vulnerable to wildfires, reinforce dams against river flooding, rebuild housing collapsing into melting permafrost, and brace for possible lower world demand for oil and natural gas.
Rosatom, the Russian state nuclear company that is coordinating investment in the shipping lane, said the initiative benefits from climate change but will also help fight it by reducing emissions from ships sailing between Europe and Asia by 23 percent, compared with the much longer Suez route.
The trip from Busan, in South Korea, to Amsterdam, for example, is 13 days shorter over the Northern Sea Route — a significant savings in time and fuel.
told the Russian media.
signed a deal with DP World, the Dubai-based ports and logistics company, to develop ports and a fleet of ice-class container ships with specially reinforced hulls to navigate icy seas.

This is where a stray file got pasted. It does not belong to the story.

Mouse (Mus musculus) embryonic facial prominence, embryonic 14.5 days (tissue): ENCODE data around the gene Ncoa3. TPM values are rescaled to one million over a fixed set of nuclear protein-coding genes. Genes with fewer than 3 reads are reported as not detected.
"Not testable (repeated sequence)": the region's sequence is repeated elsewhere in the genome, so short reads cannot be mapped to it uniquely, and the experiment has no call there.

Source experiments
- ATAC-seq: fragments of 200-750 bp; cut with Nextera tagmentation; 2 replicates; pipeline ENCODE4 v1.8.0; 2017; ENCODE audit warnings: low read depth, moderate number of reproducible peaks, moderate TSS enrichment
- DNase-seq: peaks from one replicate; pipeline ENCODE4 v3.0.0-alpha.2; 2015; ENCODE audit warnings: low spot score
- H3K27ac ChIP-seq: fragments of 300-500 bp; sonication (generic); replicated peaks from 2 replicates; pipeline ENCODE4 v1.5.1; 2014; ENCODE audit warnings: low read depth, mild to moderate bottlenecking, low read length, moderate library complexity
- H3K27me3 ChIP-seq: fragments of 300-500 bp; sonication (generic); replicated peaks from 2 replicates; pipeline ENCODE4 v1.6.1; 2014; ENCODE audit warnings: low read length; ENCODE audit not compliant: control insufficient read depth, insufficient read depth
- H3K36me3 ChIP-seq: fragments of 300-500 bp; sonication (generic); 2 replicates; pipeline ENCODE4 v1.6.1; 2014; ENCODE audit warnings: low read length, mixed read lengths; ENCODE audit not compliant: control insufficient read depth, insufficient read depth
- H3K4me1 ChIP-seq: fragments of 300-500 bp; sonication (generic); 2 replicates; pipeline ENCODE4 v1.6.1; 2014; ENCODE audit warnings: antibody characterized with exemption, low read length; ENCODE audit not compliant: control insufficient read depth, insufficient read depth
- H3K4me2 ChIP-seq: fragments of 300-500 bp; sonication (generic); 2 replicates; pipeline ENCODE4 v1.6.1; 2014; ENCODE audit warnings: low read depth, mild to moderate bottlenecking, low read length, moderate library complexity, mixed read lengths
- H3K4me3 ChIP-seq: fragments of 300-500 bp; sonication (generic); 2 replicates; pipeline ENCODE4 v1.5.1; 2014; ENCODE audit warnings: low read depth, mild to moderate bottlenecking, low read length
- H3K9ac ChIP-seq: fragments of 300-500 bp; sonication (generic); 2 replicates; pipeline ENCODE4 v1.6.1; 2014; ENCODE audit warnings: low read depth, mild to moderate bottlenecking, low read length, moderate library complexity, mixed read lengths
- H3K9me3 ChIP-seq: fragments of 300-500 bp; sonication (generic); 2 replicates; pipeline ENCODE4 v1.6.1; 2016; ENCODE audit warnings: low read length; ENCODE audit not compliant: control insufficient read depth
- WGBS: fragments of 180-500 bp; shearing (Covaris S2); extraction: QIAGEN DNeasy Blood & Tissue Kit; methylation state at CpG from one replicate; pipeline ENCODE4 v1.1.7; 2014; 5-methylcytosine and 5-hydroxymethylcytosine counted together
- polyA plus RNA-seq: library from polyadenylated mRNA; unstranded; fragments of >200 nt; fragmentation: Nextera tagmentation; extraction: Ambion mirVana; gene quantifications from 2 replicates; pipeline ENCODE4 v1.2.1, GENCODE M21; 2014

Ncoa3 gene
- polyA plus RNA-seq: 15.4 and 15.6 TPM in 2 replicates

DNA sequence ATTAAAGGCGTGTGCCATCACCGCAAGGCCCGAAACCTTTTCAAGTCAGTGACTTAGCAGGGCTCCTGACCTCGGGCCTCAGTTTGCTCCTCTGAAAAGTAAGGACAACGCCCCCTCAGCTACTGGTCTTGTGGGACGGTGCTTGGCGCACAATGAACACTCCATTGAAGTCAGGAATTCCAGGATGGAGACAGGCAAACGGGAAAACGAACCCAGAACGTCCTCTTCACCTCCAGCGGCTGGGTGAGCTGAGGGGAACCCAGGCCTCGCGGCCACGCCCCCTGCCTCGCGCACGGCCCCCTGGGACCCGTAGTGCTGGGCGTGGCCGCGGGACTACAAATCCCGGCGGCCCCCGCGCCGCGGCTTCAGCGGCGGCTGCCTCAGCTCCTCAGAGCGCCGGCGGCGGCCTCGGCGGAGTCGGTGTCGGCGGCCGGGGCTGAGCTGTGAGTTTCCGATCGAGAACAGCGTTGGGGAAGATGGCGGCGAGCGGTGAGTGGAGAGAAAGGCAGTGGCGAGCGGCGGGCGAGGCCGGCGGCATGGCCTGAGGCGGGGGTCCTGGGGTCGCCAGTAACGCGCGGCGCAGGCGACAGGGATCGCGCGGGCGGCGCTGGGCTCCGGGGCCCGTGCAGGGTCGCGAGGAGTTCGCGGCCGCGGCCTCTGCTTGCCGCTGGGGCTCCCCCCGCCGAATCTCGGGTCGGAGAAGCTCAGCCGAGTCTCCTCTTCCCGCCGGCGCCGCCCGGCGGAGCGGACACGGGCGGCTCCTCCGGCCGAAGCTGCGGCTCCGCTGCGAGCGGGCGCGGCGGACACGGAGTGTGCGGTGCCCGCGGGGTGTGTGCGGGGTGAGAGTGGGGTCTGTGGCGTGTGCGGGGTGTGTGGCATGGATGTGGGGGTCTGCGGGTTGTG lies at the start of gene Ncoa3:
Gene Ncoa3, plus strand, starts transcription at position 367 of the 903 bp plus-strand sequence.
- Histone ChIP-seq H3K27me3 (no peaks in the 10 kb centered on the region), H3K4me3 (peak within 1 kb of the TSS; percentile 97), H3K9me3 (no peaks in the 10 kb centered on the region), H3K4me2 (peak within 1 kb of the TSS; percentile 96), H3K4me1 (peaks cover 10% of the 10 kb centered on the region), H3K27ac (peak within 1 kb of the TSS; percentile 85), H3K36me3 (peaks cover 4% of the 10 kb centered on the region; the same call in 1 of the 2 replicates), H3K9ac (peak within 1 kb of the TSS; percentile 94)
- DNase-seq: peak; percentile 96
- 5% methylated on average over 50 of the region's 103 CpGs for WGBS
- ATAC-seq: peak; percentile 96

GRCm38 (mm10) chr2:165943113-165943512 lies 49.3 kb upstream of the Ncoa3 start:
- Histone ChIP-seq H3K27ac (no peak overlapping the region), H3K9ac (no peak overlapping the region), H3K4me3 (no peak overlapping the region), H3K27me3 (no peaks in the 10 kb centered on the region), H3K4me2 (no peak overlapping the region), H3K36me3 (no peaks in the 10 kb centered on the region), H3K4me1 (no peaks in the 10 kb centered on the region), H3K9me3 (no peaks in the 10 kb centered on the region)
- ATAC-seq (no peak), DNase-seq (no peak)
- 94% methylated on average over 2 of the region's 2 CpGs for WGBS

The thawing ocean has also made oil, natural gas and mining ventures more profitable, reducing the costs of shipping supplies in and products out. A multi-billion-dollar joint venture of the Russian company Novatek, Total of France, CNPC of China and other investors now exports about 5 percent of all liquefied natural gas traded globally over the thawing Arctic Ocean.
Overall, analysts say, at least half a dozen large Russian companies in energy, shipping and mining will benefit from global warming.
One benefit the people of Pevek haven’t felt is any sense that the climate is actually warming. To them, the weather seems as cold and miserable as ever, despite an average temperature 2.1 degrees Fahrenheit warmer than 20 years ago.